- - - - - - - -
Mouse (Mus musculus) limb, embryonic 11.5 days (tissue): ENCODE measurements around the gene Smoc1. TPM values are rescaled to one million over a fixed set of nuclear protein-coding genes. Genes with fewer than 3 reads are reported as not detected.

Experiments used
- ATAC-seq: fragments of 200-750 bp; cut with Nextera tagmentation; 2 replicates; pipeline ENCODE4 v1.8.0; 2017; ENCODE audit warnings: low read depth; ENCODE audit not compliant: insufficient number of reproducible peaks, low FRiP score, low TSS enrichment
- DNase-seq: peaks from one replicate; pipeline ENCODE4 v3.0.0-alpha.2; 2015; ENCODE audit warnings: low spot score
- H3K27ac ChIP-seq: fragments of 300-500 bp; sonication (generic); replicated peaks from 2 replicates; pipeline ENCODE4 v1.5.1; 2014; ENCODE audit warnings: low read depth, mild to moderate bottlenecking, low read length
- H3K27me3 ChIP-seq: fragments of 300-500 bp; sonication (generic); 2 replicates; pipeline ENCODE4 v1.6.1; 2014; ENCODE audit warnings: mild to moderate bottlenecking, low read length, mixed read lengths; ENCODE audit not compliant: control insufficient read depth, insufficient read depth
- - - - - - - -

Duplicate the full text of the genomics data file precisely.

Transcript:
Mouse (Mus musculus) limb, embryonic 11.5 days (tissue): ENCODE measurements around the gene Smoc1. TPM values are rescaled to one million over a fixed set of nuclear protein-coding genes. Genes with fewer than 3 reads are reported as not detected.

Experiments used
- ATAC-seq: fragments of 200-750 bp; cut with Nextera tagmentation; 2 replicates; pipeline ENCODE4 v1.8.0; 2017; ENCODE audit warnings: low read depth; ENCODE audit not compliant: insufficient number of reproducible peaks, low FRiP score, low TSS enrichment
- DNase-seq: peaks from one replicate; pipeline ENCODE4 v3.0.0-alpha.2; 2015; ENCODE audit warnings: low spot score
- H3K27ac ChIP-seq: fragments of 300-500 bp; sonication (generic); replicated peaks from 2 replicates; pipeline ENCODE4 v1.5.1; 2014; ENCODE audit warnings: low read depth, mild to moderate bottlenecking, low read length
- H3K27me3 ChIP-seq: fragments of 300-500 bp; sonication (generic); 2 replicates; pipeline ENCODE4 v1.6.1; 2014; ENCODE audit warnings: mild to moderate bottlenecking, low read length, mixed read lengths; ENCODE audit not compliant: control insufficient read depth, insufficient read depth